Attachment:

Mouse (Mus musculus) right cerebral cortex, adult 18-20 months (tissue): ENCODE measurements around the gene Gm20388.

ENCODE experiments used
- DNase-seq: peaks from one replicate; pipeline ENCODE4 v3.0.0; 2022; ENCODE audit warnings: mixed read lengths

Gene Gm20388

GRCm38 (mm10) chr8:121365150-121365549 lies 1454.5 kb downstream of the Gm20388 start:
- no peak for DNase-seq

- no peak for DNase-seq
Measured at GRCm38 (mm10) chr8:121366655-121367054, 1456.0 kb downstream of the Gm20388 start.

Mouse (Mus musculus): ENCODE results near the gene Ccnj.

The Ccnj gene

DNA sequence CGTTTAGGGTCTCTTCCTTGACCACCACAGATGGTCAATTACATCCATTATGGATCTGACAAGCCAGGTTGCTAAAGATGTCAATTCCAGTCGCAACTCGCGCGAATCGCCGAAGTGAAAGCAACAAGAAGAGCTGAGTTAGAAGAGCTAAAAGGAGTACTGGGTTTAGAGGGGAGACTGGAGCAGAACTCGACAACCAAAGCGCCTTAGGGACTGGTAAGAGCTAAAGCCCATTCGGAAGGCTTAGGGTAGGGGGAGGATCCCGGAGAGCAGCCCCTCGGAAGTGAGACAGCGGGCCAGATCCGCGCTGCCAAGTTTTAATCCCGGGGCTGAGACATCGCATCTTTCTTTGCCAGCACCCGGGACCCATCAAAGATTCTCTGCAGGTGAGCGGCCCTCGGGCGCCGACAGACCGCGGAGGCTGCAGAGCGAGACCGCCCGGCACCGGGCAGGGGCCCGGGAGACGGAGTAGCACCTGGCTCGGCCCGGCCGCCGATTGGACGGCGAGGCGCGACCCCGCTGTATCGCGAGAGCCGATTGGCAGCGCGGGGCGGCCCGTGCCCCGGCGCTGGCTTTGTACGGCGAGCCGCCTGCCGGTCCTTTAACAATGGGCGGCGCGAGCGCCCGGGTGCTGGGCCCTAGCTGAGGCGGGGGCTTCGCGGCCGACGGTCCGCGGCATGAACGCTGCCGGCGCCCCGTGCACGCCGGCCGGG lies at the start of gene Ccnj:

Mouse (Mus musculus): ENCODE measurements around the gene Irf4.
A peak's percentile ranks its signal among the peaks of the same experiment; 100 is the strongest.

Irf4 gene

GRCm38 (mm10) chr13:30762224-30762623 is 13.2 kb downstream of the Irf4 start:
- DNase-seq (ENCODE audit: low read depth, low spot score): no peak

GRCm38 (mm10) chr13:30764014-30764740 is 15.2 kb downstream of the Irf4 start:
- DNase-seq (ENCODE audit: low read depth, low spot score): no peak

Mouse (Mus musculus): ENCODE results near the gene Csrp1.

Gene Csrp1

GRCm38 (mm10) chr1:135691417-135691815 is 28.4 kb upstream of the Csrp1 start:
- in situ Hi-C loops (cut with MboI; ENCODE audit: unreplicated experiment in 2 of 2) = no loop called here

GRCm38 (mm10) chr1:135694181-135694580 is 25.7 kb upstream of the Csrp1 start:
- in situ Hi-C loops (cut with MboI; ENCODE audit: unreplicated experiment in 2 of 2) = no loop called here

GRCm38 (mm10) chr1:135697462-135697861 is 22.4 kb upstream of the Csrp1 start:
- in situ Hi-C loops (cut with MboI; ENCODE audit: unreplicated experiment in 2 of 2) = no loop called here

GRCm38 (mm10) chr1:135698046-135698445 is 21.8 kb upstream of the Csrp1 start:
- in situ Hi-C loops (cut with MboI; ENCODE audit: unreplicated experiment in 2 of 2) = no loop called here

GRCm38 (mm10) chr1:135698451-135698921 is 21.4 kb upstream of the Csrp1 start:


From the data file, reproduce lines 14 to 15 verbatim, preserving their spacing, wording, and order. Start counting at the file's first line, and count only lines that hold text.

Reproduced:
Irf4 gene

GRCm38 (mm10) chr13:30762224-30762623 is 13.2 kb downstream of the Irf4 start: